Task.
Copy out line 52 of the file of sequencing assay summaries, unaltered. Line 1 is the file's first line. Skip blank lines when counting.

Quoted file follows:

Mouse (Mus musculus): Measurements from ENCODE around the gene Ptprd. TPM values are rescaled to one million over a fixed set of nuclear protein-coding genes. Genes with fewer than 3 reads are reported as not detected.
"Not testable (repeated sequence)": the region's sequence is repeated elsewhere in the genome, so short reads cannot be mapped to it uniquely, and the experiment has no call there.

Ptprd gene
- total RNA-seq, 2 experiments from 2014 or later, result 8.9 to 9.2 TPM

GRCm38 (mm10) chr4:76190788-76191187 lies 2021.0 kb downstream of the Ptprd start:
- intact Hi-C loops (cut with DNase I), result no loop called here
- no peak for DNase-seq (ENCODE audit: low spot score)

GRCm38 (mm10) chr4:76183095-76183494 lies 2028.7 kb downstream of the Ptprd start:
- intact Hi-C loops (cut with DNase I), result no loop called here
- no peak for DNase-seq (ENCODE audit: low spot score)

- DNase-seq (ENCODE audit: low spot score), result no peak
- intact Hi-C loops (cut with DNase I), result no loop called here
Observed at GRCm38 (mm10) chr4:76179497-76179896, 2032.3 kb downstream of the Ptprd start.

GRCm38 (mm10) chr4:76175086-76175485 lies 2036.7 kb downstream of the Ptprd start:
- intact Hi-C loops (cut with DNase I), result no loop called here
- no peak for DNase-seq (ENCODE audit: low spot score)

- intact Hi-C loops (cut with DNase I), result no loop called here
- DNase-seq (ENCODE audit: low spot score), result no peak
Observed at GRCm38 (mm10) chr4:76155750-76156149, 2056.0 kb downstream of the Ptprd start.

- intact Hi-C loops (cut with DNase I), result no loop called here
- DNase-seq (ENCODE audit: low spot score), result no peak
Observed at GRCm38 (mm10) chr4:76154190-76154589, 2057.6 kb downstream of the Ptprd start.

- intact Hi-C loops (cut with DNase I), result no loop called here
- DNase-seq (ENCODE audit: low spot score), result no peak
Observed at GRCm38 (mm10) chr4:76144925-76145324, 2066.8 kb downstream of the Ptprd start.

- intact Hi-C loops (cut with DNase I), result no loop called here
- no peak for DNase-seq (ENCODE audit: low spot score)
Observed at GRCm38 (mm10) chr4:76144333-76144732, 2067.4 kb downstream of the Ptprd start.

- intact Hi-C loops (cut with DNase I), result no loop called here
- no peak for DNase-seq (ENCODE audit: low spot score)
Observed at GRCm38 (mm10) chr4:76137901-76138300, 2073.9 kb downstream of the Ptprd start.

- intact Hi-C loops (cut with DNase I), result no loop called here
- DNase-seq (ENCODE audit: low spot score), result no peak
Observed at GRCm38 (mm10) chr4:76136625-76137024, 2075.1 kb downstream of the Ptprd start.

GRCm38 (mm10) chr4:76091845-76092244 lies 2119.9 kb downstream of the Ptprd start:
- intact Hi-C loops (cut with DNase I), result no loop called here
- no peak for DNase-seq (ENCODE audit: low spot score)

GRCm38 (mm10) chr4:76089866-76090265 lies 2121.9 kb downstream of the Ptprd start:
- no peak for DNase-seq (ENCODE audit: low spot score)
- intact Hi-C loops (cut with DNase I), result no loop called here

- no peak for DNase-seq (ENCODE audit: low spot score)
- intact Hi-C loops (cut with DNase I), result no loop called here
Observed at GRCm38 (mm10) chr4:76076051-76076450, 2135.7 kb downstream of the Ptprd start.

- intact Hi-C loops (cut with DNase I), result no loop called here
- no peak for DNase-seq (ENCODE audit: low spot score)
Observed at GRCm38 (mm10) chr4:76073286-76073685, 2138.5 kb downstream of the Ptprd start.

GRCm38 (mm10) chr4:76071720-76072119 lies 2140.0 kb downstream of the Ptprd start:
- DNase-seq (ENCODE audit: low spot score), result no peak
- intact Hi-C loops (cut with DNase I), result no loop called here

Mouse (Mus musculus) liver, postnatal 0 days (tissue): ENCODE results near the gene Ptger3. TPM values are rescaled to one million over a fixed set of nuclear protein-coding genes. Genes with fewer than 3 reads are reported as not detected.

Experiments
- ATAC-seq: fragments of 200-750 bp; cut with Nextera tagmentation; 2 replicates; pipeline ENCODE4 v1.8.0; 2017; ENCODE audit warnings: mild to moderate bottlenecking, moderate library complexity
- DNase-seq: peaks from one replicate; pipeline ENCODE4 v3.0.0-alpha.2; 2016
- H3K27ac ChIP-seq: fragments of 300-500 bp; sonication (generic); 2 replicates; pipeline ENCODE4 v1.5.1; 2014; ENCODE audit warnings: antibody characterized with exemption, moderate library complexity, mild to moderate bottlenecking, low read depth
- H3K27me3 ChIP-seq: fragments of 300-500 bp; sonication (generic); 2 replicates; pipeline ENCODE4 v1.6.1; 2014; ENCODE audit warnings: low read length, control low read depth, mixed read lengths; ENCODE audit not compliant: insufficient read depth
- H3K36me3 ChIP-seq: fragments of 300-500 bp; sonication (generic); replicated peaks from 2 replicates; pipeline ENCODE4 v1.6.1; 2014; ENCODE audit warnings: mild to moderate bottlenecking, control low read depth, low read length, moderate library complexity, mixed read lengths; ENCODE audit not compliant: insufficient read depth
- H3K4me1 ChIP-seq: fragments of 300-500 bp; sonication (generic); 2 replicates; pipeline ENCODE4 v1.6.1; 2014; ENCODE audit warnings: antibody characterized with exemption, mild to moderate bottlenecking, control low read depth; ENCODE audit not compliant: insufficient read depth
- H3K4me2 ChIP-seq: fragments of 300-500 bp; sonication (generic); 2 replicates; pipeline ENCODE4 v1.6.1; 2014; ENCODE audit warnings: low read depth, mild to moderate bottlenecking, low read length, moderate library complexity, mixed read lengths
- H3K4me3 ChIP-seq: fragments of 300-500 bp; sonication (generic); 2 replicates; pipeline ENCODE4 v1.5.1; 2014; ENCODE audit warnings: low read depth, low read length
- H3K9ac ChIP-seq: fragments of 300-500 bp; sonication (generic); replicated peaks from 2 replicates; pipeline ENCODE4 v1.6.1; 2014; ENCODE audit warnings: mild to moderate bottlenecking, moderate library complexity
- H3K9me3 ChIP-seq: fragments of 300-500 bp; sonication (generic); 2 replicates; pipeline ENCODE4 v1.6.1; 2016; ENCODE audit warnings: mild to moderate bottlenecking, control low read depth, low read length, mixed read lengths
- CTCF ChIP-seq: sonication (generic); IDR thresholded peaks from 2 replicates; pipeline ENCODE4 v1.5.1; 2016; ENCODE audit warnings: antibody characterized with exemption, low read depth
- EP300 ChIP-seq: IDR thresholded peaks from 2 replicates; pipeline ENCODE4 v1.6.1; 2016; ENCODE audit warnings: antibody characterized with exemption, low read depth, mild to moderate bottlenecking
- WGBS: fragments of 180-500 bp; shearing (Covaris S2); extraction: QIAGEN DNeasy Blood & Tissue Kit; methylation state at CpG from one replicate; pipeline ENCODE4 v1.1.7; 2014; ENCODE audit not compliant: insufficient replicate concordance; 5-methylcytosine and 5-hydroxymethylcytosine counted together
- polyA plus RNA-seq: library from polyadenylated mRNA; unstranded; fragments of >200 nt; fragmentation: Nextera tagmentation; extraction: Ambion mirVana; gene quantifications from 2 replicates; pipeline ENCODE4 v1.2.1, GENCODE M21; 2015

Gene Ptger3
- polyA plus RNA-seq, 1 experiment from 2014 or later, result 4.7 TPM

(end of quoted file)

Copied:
- ATAC-seq: fragments of 200-750 bp; cut with Nextera tagmentation; 2 replicates; pipeline ENCODE4 v1.8.0; 2017; ENCODE audit warnings: mild to moderate bottlenecking, moderate library complexity